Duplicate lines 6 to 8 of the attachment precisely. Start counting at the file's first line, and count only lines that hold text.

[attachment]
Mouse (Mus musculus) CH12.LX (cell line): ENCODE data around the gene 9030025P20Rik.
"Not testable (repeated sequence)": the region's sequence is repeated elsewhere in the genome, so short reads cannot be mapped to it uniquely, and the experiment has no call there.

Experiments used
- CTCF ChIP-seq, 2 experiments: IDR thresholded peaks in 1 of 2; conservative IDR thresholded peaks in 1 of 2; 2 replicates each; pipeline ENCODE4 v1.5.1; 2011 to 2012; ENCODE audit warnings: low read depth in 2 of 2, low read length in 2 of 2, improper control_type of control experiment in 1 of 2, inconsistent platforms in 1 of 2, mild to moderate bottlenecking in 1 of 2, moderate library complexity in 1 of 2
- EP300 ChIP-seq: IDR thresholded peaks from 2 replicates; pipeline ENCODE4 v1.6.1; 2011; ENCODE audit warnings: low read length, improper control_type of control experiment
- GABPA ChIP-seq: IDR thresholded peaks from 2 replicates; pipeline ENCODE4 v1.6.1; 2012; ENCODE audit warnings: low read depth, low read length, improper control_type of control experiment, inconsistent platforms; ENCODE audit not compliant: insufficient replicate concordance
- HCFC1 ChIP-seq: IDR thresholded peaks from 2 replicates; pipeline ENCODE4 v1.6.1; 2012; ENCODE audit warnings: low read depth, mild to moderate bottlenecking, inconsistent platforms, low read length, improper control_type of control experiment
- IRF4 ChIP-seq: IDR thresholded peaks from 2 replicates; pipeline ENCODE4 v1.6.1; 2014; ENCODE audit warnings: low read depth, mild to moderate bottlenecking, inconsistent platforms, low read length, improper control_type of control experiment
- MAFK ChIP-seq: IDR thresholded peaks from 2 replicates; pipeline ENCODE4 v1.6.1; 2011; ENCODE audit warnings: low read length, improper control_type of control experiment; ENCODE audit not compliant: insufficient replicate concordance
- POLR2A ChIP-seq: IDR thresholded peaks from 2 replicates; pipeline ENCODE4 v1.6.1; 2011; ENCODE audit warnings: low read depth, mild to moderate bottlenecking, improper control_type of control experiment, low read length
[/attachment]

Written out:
- GABPA ChIP-seq: IDR thresholded peaks from 2 replicates; pipeline ENCODE4 v1.6.1; 2012; ENCODE audit warnings: low read depth, low read length, improper control_type of control experiment, inconsistent platforms; ENCODE audit not compliant: insufficient replicate concordance
- HCFC1 ChIP-seq: IDR thresholded peaks from 2 replicates; pipeline ENCODE4 v1.6.1; 2012; ENCODE audit warnings: low read depth, mild to moderate bottlenecking, inconsistent platforms, low read length, improper control_type of control experiment
- IRF4 ChIP-seq: IDR thresholded peaks from 2 replicates; pipeline ENCODE4 v1.6.1; 2014; ENCODE audit warnings: low read depth, mild to moderate bottlenecking, inconsistent platforms, low read length, improper control_type of control experiment